Someone said they needed to break the windows, and Woliver tried kicking the window out. It wouldn’t budge. Then they searched around for something to use to break it out. But everything they picked up was plastic and wouldn’t break the window.

It was then that Faber remembered he had a tool for breaking car windows in his car. He took off toward his car to get it. Woliver could see through to the other side and saw the driver’s side window was already broken out.

Woliver moved to the driver’s side where Tony was. Flames were moving up the hood, getting closer to the windshield. Woliver reached in and put his hand on the steering wheel because it looked like Tony was trapped beneath it.

“I was creating space so I could get him to move a little bit,” Woliver said. “The flames were overwhelming and close, but it was one of those mind-sets: ‘If it goes, we’re all going to go’ type of deals.”

As this was happening, Faber returned and with one swing broke out the passenger’s side window. Once the window was out of the way, the group, which also included Justin Addington, reached in and pulled Angela out of the SUV.

On the other side, Tony was asking about his wife and son. He asked if they were safe.

Tony’s legs looked bad, and the flames were getting closer. Erwin got the car window tool from Faber and made his way to the other side, not realizing the driver’s side window was already out.

While Woliver was pushing on the dash to get the steering wheel off Tony, a small explosion occurred right in Woliver’s face — but he was focused on getting Tony out. He saw hands reaching through from the passenger’s side, and the group grabbed Tony.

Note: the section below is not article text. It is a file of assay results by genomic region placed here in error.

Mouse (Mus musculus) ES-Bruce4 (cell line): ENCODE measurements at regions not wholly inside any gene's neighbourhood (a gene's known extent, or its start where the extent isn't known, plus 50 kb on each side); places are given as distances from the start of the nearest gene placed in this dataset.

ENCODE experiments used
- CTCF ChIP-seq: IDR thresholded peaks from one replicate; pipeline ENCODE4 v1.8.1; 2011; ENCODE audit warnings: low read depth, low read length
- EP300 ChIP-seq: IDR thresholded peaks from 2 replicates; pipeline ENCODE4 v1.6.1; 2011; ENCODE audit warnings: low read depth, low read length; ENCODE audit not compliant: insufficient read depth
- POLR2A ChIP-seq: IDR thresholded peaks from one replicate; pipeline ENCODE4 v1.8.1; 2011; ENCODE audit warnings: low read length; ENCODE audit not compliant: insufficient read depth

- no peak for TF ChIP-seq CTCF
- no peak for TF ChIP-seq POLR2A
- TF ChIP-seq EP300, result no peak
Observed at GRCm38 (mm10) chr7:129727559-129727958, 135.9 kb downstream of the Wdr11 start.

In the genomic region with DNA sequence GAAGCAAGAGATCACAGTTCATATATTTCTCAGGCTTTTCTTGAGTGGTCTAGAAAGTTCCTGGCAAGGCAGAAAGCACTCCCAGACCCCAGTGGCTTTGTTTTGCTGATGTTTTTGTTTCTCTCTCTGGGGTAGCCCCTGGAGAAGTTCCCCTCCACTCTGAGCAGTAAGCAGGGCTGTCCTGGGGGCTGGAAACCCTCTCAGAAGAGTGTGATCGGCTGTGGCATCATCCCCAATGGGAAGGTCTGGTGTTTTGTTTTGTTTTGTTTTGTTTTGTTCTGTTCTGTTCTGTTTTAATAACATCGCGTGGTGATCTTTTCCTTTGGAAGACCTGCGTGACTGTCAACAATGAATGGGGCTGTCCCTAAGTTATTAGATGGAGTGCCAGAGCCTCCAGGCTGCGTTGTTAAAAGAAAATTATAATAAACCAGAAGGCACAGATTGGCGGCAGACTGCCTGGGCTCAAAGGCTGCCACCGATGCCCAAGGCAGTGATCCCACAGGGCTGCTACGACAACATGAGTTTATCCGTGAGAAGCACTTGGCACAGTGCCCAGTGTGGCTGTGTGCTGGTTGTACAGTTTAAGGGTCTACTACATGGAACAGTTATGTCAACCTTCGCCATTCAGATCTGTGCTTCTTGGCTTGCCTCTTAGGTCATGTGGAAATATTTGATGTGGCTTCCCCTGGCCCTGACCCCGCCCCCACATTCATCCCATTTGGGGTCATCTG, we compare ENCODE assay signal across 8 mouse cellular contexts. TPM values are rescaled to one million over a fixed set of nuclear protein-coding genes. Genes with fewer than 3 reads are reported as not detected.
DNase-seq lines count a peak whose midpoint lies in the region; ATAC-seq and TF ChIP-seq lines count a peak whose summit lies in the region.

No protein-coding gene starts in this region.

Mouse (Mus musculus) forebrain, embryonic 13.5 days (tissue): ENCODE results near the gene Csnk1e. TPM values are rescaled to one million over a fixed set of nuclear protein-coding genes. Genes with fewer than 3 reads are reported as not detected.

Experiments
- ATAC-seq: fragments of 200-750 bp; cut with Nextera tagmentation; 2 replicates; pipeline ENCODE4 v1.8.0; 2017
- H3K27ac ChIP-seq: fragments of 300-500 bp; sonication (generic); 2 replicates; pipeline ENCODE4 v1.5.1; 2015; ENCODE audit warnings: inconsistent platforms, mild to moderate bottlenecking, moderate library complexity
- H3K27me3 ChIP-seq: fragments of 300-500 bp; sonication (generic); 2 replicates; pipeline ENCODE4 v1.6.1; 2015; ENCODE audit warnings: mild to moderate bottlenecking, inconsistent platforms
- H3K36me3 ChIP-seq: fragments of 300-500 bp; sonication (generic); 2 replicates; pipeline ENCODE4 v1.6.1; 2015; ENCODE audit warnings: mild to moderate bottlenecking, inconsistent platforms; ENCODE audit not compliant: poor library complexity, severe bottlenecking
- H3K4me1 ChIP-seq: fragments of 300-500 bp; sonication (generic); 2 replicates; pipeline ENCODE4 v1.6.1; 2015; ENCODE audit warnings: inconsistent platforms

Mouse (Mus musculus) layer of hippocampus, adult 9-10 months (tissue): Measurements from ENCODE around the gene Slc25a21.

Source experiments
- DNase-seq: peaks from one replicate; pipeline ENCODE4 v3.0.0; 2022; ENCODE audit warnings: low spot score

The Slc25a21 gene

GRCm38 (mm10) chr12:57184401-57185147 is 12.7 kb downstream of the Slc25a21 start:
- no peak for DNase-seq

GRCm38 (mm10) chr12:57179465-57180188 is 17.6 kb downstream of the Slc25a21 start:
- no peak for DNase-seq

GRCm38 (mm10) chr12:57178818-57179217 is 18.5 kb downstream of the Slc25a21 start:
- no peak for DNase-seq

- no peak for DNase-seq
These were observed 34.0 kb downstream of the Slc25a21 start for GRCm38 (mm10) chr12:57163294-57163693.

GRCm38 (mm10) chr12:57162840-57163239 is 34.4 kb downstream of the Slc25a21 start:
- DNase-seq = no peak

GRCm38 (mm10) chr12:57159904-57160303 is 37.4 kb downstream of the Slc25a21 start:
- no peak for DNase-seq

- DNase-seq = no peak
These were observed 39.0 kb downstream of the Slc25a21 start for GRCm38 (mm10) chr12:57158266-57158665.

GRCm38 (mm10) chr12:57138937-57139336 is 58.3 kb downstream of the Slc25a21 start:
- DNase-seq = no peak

Woliver ran to the other side and helped to pull him out. Once Tony was out, the group got him away from the wreck as quickly as possible.

Many people made several attempts to get back to the Acura, but the flames were too much.

Woliver and Erwin both served in the military — Woliver in the Marines and Erwin in the Air Force — so they began going through progressions with the Bellamy family to check for responsiveness.

From the time of the wreck until first responders got to the scene, 10 minutes had passed.

Williams said he doesn’t consider himself a hero, and neither does Woliver, Erwin or Faber. Each said they were just helping someone out and if they or their family were ever trapped, they hope someone else would do the same.

The group of strangers pulled together to save three people they didn’t know.

Woliver said he doesn’t think that was good enough. He said three for four was good in basketball, but not in saving lives.

The driver of the Acura died at the scene. Tony died three days later. Colton and Angela were still listed in critical condition on Tu e s d a y.

The men who responded to the crash scene said they wish they could have saved everybody and regret that they didn’t.

“We offer our prayers and condolences to both families,” Woliver said.

The Johnson City Press contributed to this report.